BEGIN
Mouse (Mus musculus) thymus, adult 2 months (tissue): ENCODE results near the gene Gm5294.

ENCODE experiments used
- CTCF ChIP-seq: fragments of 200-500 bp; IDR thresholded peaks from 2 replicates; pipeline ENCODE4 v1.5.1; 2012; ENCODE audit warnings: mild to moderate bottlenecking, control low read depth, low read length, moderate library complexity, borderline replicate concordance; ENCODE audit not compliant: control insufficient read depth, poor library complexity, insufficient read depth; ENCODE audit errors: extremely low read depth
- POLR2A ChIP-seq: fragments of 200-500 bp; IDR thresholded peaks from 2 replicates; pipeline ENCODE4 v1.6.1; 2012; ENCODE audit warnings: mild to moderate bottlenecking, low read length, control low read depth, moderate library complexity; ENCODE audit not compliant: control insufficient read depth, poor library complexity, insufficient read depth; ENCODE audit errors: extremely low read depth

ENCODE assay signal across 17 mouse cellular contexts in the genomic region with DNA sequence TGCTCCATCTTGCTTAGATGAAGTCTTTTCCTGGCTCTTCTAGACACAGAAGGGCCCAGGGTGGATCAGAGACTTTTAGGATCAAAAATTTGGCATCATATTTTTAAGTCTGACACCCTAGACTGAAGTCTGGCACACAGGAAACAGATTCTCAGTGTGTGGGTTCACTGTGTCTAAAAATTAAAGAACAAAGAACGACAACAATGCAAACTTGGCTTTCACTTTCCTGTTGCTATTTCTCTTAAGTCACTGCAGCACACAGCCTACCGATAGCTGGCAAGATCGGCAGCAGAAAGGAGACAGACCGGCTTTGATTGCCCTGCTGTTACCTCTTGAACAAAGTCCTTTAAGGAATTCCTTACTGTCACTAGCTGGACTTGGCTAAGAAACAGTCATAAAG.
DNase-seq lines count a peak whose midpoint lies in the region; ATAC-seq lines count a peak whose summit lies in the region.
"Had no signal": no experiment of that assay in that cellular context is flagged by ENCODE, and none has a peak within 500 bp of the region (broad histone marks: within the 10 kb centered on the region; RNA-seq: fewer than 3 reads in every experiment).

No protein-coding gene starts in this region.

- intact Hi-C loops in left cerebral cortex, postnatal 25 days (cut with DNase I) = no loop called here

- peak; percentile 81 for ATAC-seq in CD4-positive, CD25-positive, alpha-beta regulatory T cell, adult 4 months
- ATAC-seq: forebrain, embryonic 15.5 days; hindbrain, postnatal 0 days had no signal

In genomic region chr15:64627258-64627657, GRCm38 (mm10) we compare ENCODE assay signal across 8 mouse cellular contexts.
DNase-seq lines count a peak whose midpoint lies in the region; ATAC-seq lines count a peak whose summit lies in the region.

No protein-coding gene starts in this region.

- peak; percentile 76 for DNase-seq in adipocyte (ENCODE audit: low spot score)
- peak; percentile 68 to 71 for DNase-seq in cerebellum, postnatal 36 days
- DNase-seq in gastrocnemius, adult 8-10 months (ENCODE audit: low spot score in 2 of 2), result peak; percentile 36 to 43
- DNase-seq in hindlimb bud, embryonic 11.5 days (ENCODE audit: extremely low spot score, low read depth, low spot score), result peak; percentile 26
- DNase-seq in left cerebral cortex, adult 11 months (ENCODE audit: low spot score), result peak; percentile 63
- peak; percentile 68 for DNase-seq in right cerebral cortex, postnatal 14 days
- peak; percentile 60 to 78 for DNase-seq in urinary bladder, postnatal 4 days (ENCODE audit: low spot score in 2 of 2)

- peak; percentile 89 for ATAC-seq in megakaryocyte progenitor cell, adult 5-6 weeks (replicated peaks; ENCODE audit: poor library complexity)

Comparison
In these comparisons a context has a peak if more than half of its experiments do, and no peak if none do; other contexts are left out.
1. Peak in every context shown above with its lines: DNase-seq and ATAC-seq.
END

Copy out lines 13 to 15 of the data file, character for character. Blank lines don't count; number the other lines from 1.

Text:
DNase-seq lines count a peak whose midpoint lies in the region; ATAC-seq lines count a peak whose summit lies in the region.

No protein-coding gene starts in this region.

- peak; percentile 76 for DNase-seq in adipocyte (ENCODE audit: low spot score)